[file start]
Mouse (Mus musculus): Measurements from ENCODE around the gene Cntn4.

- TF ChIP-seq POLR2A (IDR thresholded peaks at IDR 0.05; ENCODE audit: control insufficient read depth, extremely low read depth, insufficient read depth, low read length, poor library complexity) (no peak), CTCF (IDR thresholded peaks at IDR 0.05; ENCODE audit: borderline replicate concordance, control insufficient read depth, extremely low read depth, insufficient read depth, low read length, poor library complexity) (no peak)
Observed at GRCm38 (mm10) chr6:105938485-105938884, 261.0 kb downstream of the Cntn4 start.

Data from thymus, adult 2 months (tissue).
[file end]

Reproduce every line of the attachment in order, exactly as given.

Mouse (Mus musculus): Measurements from ENCODE around the gene Cntn4.

- TF ChIP-seq POLR2A (IDR thresholded peaks at IDR 0.05; ENCODE audit: control insufficient read depth, extremely low read depth, insufficient read depth, low read length, poor library complexity) (no peak), CTCF (IDR thresholded peaks at IDR 0.05; ENCODE audit: borderline replicate concordance, control insufficient read depth, extremely low read depth, insufficient read depth, low read length, poor library complexity) (no peak)
Observed at GRCm38 (mm10) chr6:105938485-105938884, 261.0 kb downstream of the Cntn4 start.

Data from thymus, adult 2 months (tissue).